Saturday, May 17, 2014

LWVLC Members Among Those Who Testified Before the Illinois Pollution Control Board

Illinois Pollution Control Board hearing brings cries against coal ash
News-Sun Staff Report May 16, 2014 1:00PM
Updated: May 16, 2014 8:43PM 

LAKE COUNTY — Community members who live near coal ash waste sites in Waukegan, Lake County and across Illinois testified Wednesday and Thursday before the Illinois Pollution Control Board to demand tougher protections against pollution.

Adjacent to the Waukegan coal plant now owned by New Jersey power company NRG Energy are two coal ash pits, totaling 104 million gallons, sitting right next to Lake Michigan. Coal ash is the waste material left after coal is burned. It is full of heavy metals, such as mercury, lead and arsenic, which can cause cancer and brain damage in humans and are toxic to fish and wildlife.

In 2012, the Illinois Environmental Protection Agency issued notices of violation for excessive levels of dangerous groundwater pollutants at the coal ash ponds in Waukegan, as well as three other coal plants formerly owned by Midwest Generation. While some corrective measures have been taken, community members feel more protections are still needed to safeguard groundwater and Lake Michigan.

“Having two coal ash ponds right next to Lake Michigan that have a history of groundwater contamination presents a real threat for that body of water,” said Traci Barkley, water resources scientist with Prairie Rivers Network. “Strong rules on coal ash waste from Gov. Quinn and state agencies will help protect communities like Waukegan from the undue liability of having to clean up messes from polluters.”

Over a dozen residents from Waukegan and Lake County testified at the Illinois Pollution Control Board hearings in Chicago on Wednesday. They also delivered hundreds of additional public comments from other community members urging stronger coal ash protections.

Community members, environmental organizations and public health experts also asked that power companies be required to provide financial assurances so that taxpayers aren’t left paying the bill for coal ash disaster clean-up.

“Coal ash pollution presents significant threats to public health and water quality,” said Mary Mathews from the League of Women Voters of Lake County and a Lake Forest resident. “State agencies and elected officials should be doing more to ensure that such an important body of water like Lake Michigan is better protected from the threats of coal ash pollution in Waukegan.”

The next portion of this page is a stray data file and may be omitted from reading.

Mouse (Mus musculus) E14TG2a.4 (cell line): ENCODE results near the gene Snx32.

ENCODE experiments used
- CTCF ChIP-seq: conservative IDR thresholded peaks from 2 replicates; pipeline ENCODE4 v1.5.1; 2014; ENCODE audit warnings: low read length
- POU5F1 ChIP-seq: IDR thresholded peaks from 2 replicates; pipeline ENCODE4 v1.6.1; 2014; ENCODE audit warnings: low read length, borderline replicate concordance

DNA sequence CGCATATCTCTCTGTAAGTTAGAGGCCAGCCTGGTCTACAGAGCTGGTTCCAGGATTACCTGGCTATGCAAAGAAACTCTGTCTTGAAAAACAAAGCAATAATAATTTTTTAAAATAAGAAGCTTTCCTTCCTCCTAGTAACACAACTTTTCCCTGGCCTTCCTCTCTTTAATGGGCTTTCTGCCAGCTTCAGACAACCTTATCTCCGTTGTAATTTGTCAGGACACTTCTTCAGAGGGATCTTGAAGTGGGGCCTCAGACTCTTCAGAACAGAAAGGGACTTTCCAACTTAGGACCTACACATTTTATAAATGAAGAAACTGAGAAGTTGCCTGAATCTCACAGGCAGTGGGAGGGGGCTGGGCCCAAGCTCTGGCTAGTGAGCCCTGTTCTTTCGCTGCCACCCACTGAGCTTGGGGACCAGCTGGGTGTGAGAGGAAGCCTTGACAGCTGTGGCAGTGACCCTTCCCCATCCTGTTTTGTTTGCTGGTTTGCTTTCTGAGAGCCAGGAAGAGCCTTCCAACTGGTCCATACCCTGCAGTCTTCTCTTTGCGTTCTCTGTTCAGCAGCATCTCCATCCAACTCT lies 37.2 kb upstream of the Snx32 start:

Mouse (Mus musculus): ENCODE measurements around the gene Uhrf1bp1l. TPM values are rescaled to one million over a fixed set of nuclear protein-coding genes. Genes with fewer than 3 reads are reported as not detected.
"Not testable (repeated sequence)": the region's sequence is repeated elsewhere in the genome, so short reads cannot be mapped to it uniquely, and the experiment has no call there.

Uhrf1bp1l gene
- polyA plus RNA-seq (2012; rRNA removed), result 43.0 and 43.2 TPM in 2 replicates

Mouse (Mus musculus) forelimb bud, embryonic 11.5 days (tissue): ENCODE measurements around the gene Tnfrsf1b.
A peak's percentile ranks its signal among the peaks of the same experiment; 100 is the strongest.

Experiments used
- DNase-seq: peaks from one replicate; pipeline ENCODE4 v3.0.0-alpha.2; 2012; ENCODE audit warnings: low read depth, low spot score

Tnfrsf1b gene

The hearings come in the aftermath of this winter’s coal ash disaster in North Carolina, where toxic coal ash flowed through a broken pipe into the Dan River, spreading contaminants as far as 70 miles downstream. That disaster, which could cost up to $1 billion to clean up, could have been avoided if alarms raised by community groups and citizens for years had been heeded.

As written, the state’s proposed rules fall severely short of protecting Illinois communities from the serious harm that coal ash pits pose. Furthermore, the state’s rules fall short of U.S. Environmental Protection Agency’s considerations of a federal coal ash rule that would protect communities.

“Knowing the weaknesses in existing protections increases the concern about coal ash ponds like one in Waukegan, which is so close Lake Michigan,” said Faith Bugel, senior attorney with the Environmental Law & Policy Center. “Coal ash ponds around the state need tougher standards to protect surrounding communities.”

“Our lives in Lake County center around Lake Michigan. It is where we get our drinking water, it is where our children play in the summer and it is even where families in the Waukegan community fish for sustenance,” said Maryfran Troha, a Lake County resident who lives near NRG Energy’s Waukegan coal plant. “In Waukegan we have coal ash pits, with a history of contamination, sitting right next to Lake Michigan and our community and our lake deserves stronger protections.”